Saturday, May 9, 2015

Saturday Night Movie Recommendations with Abe

Welcome back to a weekly feature here at Movies With Abe. I'm going to be providing a handy guide to a few choice movies currently playing in theatres as well as several films newly released on DVD. I invite you to add in your thoughts on any films I haven’t seen in the comments below. Understandably, some weeks will have considerably fewer releases to address than others.

Now Playing in Theatres

The 100-Year-Old-Man Who Climbed Out the Window and Disappeared (recommended): This film has a lengthy title and quite the story packed inside of it, an energizing and odd fantastic tale of a long life lived with much excitement and many experiences. Overall, it’s odd, but still worth a watch. Now playing at Landmark Sunshine. Read my review from Thursday.

Maggie (mixed bag): Arnold Schwarzenegger stars as a devoted father intent on saving his daughter from certain transformation into a zombie in this independent drama. It’s a decent attempt at trying to turn this subject matter into strong storytelling, but ultimately it doesn’t manage to succeed in that regard. Now playing at AMC Empire and Village East Cinemas. Read my review from yesterday.

New to DVD

Appropriate Behavior (recommended): The great Desiree Akhavan, who guest-starred on “Girls” this season, makes her feature film debut as director, writer, and star of this entertaining first film about a Persian bisexual trying to navigate life.

Inherent Vice (mixed bag): Paul Thomas Anderson’s latest feature is a wild, wacky trip back to the 1970s ruled by ridiculousness and drugs, an occasionally satisfying but overall uneven story featuring fun performances from Joaquin Phoenix and a host of others.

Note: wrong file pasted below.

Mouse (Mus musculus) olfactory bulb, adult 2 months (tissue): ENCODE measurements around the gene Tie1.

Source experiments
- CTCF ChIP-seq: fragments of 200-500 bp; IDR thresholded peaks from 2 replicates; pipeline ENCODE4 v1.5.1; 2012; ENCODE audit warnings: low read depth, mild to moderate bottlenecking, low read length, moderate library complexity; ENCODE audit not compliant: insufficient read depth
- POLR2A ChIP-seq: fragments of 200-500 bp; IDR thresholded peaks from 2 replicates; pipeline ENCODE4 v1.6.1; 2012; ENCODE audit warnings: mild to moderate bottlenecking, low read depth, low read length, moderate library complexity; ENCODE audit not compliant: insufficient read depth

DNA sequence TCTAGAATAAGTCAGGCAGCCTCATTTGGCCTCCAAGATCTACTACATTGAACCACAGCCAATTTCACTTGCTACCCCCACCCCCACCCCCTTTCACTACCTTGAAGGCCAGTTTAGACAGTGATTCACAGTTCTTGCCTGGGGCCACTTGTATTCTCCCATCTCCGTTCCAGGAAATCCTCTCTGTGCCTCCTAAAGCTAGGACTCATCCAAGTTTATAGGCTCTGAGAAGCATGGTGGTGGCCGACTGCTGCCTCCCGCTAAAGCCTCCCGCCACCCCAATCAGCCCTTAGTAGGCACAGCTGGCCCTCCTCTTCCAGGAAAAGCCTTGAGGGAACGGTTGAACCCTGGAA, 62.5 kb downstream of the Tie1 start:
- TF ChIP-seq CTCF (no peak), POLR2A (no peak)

Miss Julie (mixed bag): Jessica Chastain and Colin Farell star in this realization of the famed 1888 play that probably is better suited for the stage. Chastain is always good but this is hardly the film to see her in this year.

Mr. Turner (recommended): Mike Leigh’s latest film doesn’t much feel like one of his movies, but it’s still a relatively engaging if slow-moving story featuring a strong central performance from an actor not accustomed to lead roles, Timothy Spall.

Selma (recommended): This stirring civil rights film about one very important part of Martin Luther King, Jr.’s fight for equality in the South in the 1960s comes at a very crucial time in American society. The film is good, to be sure, though it’s likely to be inflated by its current relevance.

Now on Netflix Instant Streaming

The Homesman (anti-recommended): Tommy Lee Jones’ second time behind the camera is about as bleak and uninviting as his first, “The Three Burials of Melquiades Estrada.” If watching his disgruntled drifter and Hilary Swank’s buttoned-up Midwesterner transport three crazy women across territorial lines sounds appealing, go ahead and check this one out.

Legally Blonde (recommended): This 2001 comedy was an early part of Reese Witherspoon’s career, but it’s also one of the defining roles that shows that she’s capable of great comedy and charisma. This winning comedy, like its main character Elle Woods, is much smarter than it initially seems.

No comments: